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Origami Robots Make Complex Movements With Just Paper and Air

Combining the flexibility of inflatable elastomer with the structure of folded paper leads to some wild designs for robotic actuators

2 min read
Origami Robots Make Complex Movements With Just Paper and Air

You remember that freaky air-powered boneless robot, right? Well, the same group that unleashed that thing on the world (George M. Whitesides' lab at Harvard) has started to manufacture these beautiful (and superbly functional) air-powered origami robotic actuators out of paper and elastic.

These "soft pneumatic actuators" are constructed by combining paper with a silicone elastomer called Ecoflex in a mold and casting the composite so that they contain internal pneumatic networks. The process is fast, easy, inexpensive, and repeatable. When the pneumatic networks are inflated with an external source of air, the elastomer expands, creating an actuator.

The key to the funky shapes that these actuators can make is to use paper to constrain the ways in which the elastomer can bend. The simplest form of this is to just place a piece of paper along one side of the elastomer such that when it's inflated, it bends the other way. But, there are lots of creative things that you can do with paper. The examples in the pictures above show pneumatic actuators made of accordion-folded paper/elastomer composites that have had certain folds glued together to generate specific shapes when they inflate. And here's an extension actuator lifting a 1 kilogram weight (2.2 pounds), which is over 100 times the weight of the actuator itself:

Without the weight on top, an actuator like this can fully deploy at approximately the speed of sound. The researchers have also tested structures that can contract, twist, and even act as little lanterns by controlling the amount of light emitted by an embedded LED through aluminum panels:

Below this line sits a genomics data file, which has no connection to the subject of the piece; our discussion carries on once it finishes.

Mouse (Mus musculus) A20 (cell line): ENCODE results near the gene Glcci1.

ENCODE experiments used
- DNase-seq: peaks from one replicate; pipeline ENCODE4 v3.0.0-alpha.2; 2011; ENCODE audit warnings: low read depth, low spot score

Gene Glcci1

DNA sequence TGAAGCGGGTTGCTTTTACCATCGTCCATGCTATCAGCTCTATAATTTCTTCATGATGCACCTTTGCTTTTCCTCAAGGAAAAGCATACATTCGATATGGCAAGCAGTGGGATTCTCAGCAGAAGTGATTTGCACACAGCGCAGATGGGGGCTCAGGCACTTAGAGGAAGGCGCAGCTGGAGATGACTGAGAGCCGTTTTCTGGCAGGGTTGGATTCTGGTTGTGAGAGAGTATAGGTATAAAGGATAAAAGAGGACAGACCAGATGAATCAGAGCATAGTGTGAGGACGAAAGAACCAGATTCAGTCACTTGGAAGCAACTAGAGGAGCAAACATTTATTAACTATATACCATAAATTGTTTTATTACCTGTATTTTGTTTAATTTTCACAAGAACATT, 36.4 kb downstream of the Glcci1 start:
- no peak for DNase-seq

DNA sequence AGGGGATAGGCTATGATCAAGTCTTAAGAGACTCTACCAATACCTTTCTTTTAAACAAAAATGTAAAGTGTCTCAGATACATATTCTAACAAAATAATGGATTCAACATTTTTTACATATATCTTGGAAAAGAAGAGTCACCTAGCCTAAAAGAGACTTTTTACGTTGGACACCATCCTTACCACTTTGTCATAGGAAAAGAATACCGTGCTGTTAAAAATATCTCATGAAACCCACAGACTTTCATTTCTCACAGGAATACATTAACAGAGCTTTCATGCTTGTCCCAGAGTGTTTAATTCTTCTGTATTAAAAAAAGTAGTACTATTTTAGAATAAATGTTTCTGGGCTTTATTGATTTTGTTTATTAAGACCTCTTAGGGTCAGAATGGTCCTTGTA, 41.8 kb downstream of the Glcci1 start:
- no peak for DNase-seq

This last example illustrates how it's also possible to embed electronics in these actuators, suggesting the possibility of creating an entire robot from little more than paper, silicone, and wiring. You'd need a pressure source too, but it might be possible to use chemical reactions to generate gas from relatively small amounts of liquids that could themselves be stored in flexible containers within the robot.

The advantages of robots constructed with methods like these are numerous: They're simple to make, flexible, expandable, lightweight, and cheap enough that you could make a whole bunch of them if you wanted to. There's a reason that DARPA has a whole program dedicated to these soft robots: They can do all kinds of things (and go all kinds of places) that rigid robots just can't, and with actuators like these, nothing will be able to stop them.


"Elastomeric Origami: Programmable Paper-Elastomer Composites as Pneumatic Actuators" by R. V. Martinez, C. R. Fish, X. Chen, and G. M. Whitesides appears in the current issue of Advanced Functional Materials, and you can read it in full at the link below.

[ Paper ] via [ Wired ]

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The Bionic-Hand Arms Race

The prosthetics industry is too focused on high-tech limbs that are complicated, costly, and often impractical

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A photograph of a young woman with brown eyes and neck length hair dyed rose gold sits at a white table. In one hand she holds a carbon fiber robotic arm and hand. Her other arm ends near her elbow. Her short sleeve shirt has a pattern on it of illustrated hands.

The author, Britt Young, holding her Ottobock bebionic bionic arm.

Gabriela Hasbun. Makeup: Maria Nguyen for MAC cosmetics; Hair: Joan Laqui for Living Proof

In Jules Verne’s 1865 novel From the Earth to the Moon, members of the fictitious Baltimore Gun Club, all disabled Civil War veterans, restlessly search for a new enemy to conquer. They had spent the war innovating new, deadlier weaponry. By the war’s end, with “not quite one arm between four persons, and exactly two legs between six,” these self-taught amputee-weaponsmiths decide to repurpose their skills toward a new projectile: a rocket ship.

The story of the Baltimore Gun Club propelling themselves to the moon is about the extraordinary masculine power of the veteran, who doesn’t simply “overcome” his disability; he derives power and ambition from it. Their “crutches, wooden legs, artificial arms, steel hooks, caoutchouc [rubber] jaws, silver craniums [and] platinum noses” don’t play leading roles in their personalities—they are merely tools on their bodies. These piecemeal men are unlikely crusaders of invention with an even more unlikely mission. And yet who better to design the next great leap in technology than men remade by technology themselves?

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